Psalm 81

For the Chief Musician. On an instrument of Gath. By Asaph.
1 Sing aloud to God, our strength! Make a joyful shout to the God of Jacob! 2 Raise a song, and bring here the tambourine, the pleasant lyre with the harp. 3 Blow the trumpet at the New Moon, at the full moon, on our feast day. 4 For it is a statute for Israel, an ordinance of the God of Jacob. 5 He appointed it in Joseph for a testimony, when he went out over the land of Egypt, I heard a language that I didn’t know. 6 “I removed his shoulder from the burden. His hands were freed from the basket. 7 You called in trouble, and I delivered you. I answered you in the secret place of thunder. I tested you at the waters of Meribah.” Selah. 8 “Hear, my people, and I will testify to you, Israel, if you would listen to me! 9 There shall be no strange god in you, neither shall you worship any foreign god. 10 I am the LORD, your God, who brought you up out of the land of Egypt. Open your mouth wide, and I will fill it. 11 But my people didn’t listen to my voice. Israel desired none of me. 12 So I let them go after the stubbornness of their hearts, that they might walk in their own counsels. 13 Oh that my people would listen to me, that Israel would walk in my ways! 14 I would soon subdue their enemies, and turn my hand against their adversaries. 15 The haters of the LORD would cringe before him, and their punishment would last forever. 16 But he would have also fed them with the finest of the wheat. I will satisfy you with honey out of the rock.”

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Questions about today’s reading? See if Matthew Henry can help.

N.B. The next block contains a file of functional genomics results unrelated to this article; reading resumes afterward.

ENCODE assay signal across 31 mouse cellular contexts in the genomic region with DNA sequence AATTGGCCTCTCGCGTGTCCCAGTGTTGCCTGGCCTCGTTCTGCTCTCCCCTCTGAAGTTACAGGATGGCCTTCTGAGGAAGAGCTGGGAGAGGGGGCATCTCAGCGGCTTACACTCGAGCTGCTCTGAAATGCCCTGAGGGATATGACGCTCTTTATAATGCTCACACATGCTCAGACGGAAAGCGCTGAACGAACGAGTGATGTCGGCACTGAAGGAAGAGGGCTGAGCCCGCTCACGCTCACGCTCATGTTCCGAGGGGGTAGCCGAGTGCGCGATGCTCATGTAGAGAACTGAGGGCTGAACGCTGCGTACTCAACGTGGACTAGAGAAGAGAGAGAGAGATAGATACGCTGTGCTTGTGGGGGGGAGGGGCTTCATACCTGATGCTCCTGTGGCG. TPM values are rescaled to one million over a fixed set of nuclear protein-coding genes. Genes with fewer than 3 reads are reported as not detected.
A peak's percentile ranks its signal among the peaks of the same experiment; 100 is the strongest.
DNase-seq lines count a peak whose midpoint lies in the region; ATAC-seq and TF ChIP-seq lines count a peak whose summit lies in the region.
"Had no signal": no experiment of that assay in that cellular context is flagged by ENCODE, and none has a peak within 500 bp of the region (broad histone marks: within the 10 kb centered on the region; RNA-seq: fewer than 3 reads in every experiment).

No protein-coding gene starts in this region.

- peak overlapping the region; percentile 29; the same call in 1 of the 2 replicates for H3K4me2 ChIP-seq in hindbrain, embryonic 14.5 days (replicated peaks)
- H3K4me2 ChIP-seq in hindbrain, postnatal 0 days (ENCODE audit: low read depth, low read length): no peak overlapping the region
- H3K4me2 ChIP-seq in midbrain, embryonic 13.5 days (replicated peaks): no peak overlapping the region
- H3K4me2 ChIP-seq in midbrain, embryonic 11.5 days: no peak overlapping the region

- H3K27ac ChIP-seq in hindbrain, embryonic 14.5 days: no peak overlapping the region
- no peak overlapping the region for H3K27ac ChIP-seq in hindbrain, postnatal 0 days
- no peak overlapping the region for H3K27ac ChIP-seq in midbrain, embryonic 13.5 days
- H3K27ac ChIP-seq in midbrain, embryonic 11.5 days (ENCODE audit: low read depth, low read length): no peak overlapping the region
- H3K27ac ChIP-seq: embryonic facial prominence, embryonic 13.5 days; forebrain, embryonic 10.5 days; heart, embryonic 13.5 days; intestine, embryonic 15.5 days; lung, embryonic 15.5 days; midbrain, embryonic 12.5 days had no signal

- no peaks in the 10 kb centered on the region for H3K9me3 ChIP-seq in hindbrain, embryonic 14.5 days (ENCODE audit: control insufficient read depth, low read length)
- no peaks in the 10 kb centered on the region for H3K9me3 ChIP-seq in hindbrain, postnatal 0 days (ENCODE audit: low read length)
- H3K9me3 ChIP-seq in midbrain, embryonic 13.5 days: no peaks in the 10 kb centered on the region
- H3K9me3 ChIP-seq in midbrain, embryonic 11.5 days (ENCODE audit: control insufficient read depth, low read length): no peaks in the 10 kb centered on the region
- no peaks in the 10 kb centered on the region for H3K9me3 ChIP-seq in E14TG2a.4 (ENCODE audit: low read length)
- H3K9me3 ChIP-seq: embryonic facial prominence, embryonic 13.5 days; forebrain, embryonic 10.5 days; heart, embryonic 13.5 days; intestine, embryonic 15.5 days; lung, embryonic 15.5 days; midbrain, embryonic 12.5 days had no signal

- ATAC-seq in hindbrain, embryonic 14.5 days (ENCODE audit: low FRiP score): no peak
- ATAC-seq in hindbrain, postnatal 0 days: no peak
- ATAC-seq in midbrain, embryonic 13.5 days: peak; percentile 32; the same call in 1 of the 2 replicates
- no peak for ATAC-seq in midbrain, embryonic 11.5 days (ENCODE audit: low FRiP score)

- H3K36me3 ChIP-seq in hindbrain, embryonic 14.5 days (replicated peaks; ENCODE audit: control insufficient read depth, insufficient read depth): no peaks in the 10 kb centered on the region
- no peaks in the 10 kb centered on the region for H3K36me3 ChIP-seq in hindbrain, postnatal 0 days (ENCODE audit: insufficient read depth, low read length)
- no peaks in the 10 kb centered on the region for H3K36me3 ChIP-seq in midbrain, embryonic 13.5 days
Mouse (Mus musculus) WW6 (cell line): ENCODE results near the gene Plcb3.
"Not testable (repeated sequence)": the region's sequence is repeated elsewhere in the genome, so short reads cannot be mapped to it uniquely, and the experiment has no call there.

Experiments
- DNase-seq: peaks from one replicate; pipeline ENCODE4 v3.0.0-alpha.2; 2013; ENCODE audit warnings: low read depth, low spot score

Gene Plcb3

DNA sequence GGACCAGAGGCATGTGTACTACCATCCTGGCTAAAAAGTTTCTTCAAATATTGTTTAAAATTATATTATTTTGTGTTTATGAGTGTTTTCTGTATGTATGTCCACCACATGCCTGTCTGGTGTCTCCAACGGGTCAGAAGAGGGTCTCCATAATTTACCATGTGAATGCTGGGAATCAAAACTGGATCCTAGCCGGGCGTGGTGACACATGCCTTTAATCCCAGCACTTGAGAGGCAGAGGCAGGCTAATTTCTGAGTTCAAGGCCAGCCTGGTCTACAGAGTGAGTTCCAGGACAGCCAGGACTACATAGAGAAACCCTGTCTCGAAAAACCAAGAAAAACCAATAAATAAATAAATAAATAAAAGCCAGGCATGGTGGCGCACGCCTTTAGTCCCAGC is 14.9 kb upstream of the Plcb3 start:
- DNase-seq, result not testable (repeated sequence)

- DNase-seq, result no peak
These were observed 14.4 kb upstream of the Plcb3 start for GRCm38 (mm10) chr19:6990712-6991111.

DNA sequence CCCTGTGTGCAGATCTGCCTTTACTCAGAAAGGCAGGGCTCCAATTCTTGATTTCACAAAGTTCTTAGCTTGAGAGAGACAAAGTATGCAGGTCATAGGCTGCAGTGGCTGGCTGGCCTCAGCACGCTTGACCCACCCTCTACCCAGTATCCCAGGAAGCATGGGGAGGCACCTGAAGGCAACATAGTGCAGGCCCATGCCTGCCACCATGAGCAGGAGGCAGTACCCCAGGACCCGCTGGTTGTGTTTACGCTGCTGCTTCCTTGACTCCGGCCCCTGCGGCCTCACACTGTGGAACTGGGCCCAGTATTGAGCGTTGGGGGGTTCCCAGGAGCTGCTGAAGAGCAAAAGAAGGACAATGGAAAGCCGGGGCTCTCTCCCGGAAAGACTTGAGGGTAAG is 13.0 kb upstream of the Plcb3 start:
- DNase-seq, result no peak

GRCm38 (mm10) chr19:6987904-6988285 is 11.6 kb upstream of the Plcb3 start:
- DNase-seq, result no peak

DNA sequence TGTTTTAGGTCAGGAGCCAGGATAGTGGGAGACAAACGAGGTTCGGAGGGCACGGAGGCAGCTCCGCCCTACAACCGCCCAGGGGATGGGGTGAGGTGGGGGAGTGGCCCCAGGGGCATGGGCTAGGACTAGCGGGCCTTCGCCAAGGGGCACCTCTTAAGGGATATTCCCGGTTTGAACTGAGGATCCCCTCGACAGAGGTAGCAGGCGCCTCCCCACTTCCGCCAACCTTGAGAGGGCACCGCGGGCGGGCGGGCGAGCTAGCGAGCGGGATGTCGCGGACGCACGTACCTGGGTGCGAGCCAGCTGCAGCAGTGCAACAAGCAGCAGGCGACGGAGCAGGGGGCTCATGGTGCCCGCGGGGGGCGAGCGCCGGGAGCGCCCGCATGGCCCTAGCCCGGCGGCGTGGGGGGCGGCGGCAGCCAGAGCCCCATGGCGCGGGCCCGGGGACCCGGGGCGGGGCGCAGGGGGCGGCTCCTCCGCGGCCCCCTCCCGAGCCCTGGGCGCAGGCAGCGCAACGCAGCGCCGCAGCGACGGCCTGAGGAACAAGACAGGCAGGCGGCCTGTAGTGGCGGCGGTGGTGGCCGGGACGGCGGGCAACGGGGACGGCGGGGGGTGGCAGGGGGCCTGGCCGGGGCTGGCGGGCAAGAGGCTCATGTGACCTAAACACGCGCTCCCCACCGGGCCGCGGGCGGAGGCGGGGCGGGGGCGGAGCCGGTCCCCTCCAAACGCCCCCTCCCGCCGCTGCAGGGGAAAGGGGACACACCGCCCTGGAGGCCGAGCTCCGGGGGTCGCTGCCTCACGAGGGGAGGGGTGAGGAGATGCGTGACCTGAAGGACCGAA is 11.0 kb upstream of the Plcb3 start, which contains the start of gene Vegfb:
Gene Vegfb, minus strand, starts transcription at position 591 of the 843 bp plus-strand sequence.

Matthew Henry’s Concise Commentary, 1706

Verses 1–7

All the worship we can render to the Lord is beneath his excellences, and our obligations to him, especially in our redemption from sin and wrath. What God had done on Israel’s behalf, was kept in remembrance by public solemnities. To make a deliverance appear more gracious, more glorious, it is good to observe all that makes the trouble we are delivered from appear more grievous. We ought never to forget the base and ruinous drudgery to which Satan, our oppressor, brought us. But when, in distress of conscience, we are led to cry for deliverance, the Lord answers our prayers, and sets us at liberty. Convictions of sin, and trials by affliction, prove his regard to his people. If the Jews, on their solemn feast-days, were thus to call to mind their redemption out of Egypt, much more ought we, on the Christian sabbath, to call to mind a more glorious redemption, wrought out for us by our Lord Jesus Christ, from worse bondage.

Verses 8–16

We cannot look for too little from the creature, nor too much from the Creator. We may have enough from God, if we pray for it in faith. All the wickedness of the world is owing to man’s wilfulness. People are not religious, because they will not be so. God is not the Author of their sin, he leaves them to the lusts of their own hearts, and the counsels of their own heads; if they do not well, the blame must be upon themselves. The Lord is unwilling that any should perish. What enemies sinners are to themselves! It is sin that makes our troubles long, and our salvation slow. Upon the same conditions of faith and obedience, do Christians hold those spiritual and eternal good things, which the pleasant fields and fertile hills of Canaan showed forth. Christ is the Bread of life; he is the Rock of salvation, and his promises are as honey to pious minds. But those who reject him as their Lord and Master, must also lose him as their Saviour and their reward.

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